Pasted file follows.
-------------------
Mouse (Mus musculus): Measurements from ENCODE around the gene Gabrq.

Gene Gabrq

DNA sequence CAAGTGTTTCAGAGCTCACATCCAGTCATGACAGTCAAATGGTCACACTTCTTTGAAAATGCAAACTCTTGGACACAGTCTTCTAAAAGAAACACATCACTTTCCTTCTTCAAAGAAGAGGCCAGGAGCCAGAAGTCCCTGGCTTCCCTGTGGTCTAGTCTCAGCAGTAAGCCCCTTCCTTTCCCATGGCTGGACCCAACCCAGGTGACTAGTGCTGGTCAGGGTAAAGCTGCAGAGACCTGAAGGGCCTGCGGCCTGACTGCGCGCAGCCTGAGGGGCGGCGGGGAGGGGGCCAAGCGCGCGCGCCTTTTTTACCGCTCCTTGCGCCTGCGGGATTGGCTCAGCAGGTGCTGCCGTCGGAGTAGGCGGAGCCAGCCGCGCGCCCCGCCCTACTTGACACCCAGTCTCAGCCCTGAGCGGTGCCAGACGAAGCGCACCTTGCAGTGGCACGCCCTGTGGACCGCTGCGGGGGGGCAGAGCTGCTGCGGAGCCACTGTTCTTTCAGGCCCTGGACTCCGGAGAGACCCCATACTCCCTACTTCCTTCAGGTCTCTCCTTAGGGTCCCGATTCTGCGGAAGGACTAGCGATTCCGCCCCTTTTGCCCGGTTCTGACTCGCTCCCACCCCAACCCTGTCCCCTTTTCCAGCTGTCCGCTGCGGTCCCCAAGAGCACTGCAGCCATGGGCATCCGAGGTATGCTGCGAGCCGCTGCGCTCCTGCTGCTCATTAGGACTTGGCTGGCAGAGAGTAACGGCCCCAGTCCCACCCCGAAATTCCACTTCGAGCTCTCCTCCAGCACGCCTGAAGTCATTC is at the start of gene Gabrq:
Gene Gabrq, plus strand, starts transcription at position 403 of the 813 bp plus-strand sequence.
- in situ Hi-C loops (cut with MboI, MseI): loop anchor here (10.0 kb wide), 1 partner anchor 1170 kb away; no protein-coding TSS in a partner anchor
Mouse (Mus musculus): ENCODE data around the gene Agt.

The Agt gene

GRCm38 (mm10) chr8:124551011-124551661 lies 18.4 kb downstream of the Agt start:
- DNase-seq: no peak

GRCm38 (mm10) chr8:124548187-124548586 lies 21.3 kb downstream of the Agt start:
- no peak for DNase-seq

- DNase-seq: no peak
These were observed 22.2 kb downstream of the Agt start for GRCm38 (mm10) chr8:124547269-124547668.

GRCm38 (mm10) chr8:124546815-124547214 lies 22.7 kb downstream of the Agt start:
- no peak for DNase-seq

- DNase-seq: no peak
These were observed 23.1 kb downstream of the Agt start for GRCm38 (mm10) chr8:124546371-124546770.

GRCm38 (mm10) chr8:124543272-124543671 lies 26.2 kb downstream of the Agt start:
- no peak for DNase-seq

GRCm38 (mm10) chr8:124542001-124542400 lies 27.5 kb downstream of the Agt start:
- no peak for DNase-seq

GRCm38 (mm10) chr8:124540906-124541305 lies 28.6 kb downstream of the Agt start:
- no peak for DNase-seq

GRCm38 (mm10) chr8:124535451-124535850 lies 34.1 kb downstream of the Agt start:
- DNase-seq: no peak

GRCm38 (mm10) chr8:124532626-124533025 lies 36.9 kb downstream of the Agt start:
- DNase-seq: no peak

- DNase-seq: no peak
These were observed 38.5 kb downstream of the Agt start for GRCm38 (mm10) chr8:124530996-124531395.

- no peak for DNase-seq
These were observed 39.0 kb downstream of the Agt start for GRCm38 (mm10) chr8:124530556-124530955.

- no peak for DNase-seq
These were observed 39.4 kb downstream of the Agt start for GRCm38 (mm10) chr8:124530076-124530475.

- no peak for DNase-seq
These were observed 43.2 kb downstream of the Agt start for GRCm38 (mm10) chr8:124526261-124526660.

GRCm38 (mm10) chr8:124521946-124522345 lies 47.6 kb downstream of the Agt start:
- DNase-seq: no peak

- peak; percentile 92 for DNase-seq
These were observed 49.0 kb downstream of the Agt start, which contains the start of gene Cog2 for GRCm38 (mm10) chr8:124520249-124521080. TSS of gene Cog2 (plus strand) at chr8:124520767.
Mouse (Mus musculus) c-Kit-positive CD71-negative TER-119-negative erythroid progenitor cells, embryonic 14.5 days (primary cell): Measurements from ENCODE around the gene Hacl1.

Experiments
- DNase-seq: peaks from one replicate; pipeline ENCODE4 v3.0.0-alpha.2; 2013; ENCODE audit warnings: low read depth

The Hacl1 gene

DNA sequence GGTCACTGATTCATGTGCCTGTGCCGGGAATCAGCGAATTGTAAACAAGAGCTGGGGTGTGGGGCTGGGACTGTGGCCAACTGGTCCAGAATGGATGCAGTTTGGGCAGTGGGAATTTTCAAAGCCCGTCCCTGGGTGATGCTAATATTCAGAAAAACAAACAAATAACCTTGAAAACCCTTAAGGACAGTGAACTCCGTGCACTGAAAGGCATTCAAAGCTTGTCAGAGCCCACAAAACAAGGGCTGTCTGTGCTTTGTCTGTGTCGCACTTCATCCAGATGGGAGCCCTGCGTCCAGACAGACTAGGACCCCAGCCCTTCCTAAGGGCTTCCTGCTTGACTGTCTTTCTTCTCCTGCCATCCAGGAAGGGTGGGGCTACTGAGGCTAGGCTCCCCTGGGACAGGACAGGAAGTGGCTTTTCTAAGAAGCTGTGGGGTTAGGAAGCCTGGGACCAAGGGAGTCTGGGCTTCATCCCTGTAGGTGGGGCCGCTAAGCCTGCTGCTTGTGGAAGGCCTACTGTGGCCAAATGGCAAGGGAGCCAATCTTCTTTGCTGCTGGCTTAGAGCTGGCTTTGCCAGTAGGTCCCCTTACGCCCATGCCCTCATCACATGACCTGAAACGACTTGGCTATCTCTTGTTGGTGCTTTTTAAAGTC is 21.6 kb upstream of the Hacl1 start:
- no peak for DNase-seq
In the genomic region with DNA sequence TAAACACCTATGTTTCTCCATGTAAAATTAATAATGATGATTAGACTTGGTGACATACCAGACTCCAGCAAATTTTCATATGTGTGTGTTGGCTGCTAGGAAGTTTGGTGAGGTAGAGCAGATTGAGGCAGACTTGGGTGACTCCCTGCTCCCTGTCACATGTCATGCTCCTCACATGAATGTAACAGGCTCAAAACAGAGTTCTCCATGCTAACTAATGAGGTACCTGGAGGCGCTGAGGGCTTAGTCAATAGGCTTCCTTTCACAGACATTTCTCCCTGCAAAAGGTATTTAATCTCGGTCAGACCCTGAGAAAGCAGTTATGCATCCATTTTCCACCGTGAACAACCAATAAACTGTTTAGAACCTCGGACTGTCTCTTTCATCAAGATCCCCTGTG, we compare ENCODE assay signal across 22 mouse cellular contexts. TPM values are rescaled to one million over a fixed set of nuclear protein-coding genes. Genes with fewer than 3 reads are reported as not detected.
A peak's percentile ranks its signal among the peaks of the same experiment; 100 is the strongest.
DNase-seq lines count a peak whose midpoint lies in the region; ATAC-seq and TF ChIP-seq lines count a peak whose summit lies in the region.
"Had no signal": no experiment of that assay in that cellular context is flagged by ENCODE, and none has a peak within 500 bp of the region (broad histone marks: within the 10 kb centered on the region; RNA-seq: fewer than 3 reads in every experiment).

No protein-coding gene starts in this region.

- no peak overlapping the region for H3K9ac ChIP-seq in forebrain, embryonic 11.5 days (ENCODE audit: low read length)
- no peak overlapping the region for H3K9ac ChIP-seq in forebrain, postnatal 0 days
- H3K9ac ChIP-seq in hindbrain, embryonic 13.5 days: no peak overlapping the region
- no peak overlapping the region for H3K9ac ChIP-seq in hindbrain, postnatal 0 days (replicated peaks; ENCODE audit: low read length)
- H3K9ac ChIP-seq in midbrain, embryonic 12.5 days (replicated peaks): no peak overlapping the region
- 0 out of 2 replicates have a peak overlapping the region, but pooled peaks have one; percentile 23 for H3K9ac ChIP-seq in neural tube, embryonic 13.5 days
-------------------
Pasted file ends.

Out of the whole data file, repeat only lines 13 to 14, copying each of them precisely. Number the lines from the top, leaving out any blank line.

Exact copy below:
These were observed 22.2 kb downstream of the Agt start for GRCm38 (mm10) chr8:124547269-124547668.

GRCm38 (mm10) chr8:124546815-124547214 lies 22.7 kb downstream of the Agt start: